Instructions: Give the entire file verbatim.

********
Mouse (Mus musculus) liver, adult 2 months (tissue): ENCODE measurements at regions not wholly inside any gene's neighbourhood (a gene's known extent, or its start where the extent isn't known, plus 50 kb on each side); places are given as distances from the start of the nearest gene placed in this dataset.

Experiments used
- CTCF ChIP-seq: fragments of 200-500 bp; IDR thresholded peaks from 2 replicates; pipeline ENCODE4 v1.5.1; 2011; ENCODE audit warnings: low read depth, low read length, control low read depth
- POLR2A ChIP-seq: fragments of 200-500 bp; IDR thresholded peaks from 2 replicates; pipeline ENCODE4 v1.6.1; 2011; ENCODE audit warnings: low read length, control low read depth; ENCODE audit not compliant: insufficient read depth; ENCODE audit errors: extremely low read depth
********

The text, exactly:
Mouse (Mus musculus) liver, adult 2 months (tissue): ENCODE measurements at regions not wholly inside any gene's neighbourhood (a gene's known extent, or its start where the extent isn't known, plus 50 kb on each side); places are given as distances from the start of the nearest gene placed in this dataset.

Experiments used
- CTCF ChIP-seq: fragments of 200-500 bp; IDR thresholded peaks from 2 replicates; pipeline ENCODE4 v1.5.1; 2011; ENCODE audit warnings: low read depth, low read length, control low read depth
- POLR2A ChIP-seq: fragments of 200-500 bp; IDR thresholded peaks from 2 replicates; pipeline ENCODE4 v1.6.1; 2011; ENCODE audit warnings: low read length, control low read depth; ENCODE audit not compliant: insufficient read depth; ENCODE audit errors: extremely low read depth